State of Black America: Wealth for Life

Wealth building is not a sprint; it's a marathon

wealth-logo-v12 In its State of Black America 2009 report, the National Urban League examines challenges President Barack Obama’s administration must address. The report includes essays by leading scholars, analysts, and practitioners, asking their government to respond to their concerns – and offers its specific recommendations for effectively tackling these issues. In his essay, Black Enterprise publisher Earl “Butch” Graves Jr. explains why “economic prosperity is vital to African-American families and explains how minority families can build wealth and transfer it to future generations.”

Racial barriers and attitudes traditionally have complicated African Americans’ path toward financial empowerment, with the ramifications reaching well beyond our earning power. However, if we are able to close the wealth gap—the stubborn imbalance in the net worth of African Americans versus that of white Americans—then we can finally begin to bridge those other persistent disparities and cure the ills that plague our community.

Make no mistake, this wealth chasm between African Americans and the majority is no mere perception; it is a stark reality. Nationally, the typical African-American family today possesses less than 10 percent of the net worth of the average white family.’ Almost 30 percent of black families have zero or negative net worth. And far fewer blacks than whites benefit from inherited wealth or assets.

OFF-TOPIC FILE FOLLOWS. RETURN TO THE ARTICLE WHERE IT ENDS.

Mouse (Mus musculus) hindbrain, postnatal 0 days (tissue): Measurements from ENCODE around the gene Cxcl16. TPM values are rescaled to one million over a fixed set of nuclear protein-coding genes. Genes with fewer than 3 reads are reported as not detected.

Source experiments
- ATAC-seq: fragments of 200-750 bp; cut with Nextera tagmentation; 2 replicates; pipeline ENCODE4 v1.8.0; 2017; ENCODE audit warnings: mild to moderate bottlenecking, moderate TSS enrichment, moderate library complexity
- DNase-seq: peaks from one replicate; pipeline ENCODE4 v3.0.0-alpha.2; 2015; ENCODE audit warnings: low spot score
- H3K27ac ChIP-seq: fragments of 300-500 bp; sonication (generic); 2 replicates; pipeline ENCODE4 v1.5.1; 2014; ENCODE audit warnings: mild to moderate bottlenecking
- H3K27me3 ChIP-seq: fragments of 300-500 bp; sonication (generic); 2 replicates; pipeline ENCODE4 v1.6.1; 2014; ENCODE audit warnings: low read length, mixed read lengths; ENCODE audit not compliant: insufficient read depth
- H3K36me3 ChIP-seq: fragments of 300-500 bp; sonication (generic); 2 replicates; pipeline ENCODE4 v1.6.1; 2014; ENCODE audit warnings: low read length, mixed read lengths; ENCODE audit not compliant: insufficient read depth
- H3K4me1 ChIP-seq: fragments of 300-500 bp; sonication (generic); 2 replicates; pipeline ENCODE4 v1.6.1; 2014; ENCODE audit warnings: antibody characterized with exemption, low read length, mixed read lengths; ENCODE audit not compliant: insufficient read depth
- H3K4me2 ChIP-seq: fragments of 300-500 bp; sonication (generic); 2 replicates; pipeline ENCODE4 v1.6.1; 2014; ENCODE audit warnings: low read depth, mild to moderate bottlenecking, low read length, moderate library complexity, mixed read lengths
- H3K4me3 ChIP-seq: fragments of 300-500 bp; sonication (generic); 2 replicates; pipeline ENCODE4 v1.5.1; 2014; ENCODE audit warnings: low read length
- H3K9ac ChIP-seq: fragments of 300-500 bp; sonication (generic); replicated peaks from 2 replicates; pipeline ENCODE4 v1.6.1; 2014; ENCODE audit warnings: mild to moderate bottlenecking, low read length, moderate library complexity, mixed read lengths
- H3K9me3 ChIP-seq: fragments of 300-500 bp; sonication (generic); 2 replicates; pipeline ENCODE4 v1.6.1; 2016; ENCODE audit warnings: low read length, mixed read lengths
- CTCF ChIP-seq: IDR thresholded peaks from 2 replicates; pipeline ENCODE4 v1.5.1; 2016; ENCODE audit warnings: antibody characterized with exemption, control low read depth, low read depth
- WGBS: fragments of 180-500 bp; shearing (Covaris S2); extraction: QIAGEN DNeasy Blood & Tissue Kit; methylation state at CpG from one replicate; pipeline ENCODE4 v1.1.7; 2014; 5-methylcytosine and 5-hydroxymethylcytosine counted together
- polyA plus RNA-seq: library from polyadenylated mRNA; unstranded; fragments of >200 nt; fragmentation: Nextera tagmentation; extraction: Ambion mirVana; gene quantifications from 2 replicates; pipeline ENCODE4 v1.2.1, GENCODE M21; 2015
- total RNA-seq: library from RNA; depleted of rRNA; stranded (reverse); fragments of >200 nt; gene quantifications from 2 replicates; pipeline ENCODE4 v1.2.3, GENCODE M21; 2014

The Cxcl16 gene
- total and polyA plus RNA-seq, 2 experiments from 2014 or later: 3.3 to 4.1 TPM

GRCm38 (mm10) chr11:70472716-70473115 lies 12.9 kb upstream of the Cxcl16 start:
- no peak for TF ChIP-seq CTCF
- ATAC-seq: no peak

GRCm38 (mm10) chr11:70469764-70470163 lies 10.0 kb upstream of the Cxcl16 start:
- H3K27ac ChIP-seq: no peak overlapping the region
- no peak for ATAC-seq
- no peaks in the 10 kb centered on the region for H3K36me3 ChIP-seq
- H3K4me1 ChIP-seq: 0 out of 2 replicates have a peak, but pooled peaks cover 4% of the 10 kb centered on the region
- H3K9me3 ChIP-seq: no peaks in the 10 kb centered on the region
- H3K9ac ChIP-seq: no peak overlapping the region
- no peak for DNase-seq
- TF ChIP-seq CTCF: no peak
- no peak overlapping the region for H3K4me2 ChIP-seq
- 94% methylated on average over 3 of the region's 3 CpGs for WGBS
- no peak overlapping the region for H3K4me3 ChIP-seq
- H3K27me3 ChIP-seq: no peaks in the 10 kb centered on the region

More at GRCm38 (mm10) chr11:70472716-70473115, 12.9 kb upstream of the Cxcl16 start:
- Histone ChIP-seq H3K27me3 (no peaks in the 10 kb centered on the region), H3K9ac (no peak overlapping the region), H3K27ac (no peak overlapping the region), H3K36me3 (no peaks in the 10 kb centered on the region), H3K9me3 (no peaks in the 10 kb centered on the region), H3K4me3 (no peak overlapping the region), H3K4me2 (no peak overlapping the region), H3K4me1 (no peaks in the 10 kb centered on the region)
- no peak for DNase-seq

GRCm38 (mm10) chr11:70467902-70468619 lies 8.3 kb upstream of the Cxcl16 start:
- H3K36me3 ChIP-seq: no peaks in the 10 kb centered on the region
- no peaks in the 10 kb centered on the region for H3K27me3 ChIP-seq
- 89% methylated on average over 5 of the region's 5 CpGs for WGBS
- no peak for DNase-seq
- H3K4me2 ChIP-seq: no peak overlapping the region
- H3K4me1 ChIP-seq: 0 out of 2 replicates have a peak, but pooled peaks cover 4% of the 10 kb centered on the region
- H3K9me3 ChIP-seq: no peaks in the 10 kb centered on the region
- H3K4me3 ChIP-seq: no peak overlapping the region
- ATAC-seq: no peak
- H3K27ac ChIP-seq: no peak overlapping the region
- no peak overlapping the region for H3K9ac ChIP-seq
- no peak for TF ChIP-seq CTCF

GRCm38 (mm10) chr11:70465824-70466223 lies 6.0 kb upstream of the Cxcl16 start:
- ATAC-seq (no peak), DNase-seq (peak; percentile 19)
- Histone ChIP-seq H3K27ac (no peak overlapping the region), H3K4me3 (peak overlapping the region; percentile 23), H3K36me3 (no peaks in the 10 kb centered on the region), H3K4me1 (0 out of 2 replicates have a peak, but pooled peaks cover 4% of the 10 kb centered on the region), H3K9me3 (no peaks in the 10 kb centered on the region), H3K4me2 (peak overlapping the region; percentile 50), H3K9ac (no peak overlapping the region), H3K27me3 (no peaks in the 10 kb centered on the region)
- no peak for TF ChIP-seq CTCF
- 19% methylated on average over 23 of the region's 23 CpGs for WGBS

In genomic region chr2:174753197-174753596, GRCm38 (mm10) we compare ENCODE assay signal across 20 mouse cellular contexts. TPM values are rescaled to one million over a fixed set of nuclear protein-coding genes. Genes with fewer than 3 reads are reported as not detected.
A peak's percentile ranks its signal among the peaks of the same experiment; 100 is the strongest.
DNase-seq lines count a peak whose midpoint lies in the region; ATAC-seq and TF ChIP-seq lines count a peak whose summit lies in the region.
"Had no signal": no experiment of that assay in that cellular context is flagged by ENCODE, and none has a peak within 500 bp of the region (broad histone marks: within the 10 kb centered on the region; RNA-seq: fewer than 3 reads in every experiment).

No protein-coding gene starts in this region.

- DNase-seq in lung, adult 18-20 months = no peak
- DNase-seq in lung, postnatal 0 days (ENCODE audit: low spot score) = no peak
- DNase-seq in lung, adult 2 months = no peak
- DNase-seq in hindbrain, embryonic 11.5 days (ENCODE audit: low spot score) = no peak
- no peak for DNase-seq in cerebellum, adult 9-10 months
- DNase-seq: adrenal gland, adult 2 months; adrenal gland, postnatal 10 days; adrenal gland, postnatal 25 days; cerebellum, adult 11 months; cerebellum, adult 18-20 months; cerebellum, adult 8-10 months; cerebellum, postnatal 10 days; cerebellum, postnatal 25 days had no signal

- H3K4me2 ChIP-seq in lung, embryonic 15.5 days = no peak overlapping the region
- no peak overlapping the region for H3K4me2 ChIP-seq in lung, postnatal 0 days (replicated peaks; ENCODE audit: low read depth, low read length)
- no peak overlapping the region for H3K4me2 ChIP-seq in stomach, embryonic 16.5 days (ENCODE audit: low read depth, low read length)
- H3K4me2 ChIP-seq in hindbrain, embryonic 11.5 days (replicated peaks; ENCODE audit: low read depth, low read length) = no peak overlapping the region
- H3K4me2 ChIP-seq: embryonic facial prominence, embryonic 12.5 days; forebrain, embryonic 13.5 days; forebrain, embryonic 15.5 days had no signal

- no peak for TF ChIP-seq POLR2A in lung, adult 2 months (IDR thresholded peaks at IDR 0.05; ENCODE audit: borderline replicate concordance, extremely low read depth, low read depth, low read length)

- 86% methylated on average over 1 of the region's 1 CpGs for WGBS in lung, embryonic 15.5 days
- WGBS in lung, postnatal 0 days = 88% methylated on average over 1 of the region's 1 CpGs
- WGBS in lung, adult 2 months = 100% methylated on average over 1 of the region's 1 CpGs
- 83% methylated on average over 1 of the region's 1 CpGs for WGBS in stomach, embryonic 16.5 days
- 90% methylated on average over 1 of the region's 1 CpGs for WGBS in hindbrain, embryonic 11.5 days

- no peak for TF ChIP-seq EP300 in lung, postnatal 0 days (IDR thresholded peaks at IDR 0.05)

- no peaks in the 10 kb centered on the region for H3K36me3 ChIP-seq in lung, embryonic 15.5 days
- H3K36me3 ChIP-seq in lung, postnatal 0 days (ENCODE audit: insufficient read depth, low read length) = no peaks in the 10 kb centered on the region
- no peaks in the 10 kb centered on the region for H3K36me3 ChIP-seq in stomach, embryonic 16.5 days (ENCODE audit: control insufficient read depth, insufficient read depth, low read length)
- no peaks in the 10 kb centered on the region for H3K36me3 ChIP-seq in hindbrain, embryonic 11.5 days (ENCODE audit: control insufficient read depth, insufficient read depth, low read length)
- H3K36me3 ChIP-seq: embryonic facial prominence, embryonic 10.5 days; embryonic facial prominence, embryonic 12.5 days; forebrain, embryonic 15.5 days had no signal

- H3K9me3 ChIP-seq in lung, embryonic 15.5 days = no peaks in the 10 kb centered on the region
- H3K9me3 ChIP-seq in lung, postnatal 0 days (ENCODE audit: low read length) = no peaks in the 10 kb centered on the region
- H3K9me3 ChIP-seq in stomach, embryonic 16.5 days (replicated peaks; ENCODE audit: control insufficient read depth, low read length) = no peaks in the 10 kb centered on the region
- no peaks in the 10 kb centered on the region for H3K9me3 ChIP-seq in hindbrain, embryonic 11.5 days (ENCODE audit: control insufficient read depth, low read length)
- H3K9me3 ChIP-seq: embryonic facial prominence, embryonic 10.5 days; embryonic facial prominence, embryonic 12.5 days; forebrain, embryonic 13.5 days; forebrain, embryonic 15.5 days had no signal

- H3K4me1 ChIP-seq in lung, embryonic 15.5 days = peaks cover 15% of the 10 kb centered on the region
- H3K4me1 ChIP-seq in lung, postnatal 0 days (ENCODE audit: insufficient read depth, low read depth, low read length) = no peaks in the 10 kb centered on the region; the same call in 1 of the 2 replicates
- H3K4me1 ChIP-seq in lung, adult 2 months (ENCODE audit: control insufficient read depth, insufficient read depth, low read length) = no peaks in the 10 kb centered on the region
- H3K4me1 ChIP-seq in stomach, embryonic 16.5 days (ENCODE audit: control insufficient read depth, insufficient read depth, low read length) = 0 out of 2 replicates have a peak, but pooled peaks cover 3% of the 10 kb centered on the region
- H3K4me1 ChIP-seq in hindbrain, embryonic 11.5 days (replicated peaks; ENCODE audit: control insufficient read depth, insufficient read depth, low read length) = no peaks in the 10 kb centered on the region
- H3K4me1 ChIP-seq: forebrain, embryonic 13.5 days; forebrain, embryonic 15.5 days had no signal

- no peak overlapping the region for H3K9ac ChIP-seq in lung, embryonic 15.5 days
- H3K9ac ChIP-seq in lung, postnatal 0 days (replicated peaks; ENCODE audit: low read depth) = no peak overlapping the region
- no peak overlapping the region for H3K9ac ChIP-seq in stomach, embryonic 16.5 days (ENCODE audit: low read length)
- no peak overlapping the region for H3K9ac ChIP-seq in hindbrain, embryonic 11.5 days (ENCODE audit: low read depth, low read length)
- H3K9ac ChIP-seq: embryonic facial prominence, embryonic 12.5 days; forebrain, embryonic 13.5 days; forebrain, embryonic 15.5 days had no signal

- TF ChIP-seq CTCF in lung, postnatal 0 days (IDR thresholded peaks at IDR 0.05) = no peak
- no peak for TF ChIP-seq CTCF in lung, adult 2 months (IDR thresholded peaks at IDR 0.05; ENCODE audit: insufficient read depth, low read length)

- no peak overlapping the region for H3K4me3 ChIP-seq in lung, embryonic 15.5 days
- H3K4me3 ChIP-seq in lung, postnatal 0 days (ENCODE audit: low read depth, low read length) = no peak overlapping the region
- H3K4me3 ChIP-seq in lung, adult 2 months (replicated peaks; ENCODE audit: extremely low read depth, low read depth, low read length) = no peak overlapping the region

Until recently, these figures represented millions of black families walking a financial tightrope. Now, with the economy in freefall—and jobs, 401Ks and available credit disappearing like vapors—our increased vulnerability has plunged many of us into a state of crisis. Some are facing bankruptcy and the possibly losing their homes, while others may never own a home because the capital and credit history necessary is so out of reach. The price to be paid for this level of economic disparity is always steep. The implications here go far beyond the welfare of the families involved, however tragic the individual circumstances. What’s really at stake are the health and stability of the African-American community as a whole and the pace of our progress in America.

The new Obama administration recognizes this disparity. The president’s 2010 budget, released on February 26, 2009, contains a section “Growing Imbalance: Accumulating Wealth and Closing Doors to the Middle Class,” in which it is noted that the wealthiest 10 percent of households hold 70 percent of the total wealth. The combined net worth of the top one percent of families was larger than that of the bottom 90 percent and the top one percent. 3 But while it is important for the administration to advance innovative policies that close these disparities, the responsibility does not lie solely with the government.

Bottom line: If we ever hope to strengthen our families, communities and institutions, then we must adopt and apply principles to build, keep and transfer wealth.

Since its inception more than 40 years ago, Black Enterprise magazine has stressed economic fundamentals to our readers—saving, smart investment, the responsible leveraging of credit and home equity. At the same time, our agenda has always been informed by the social realities that inform the lives of African Americans.

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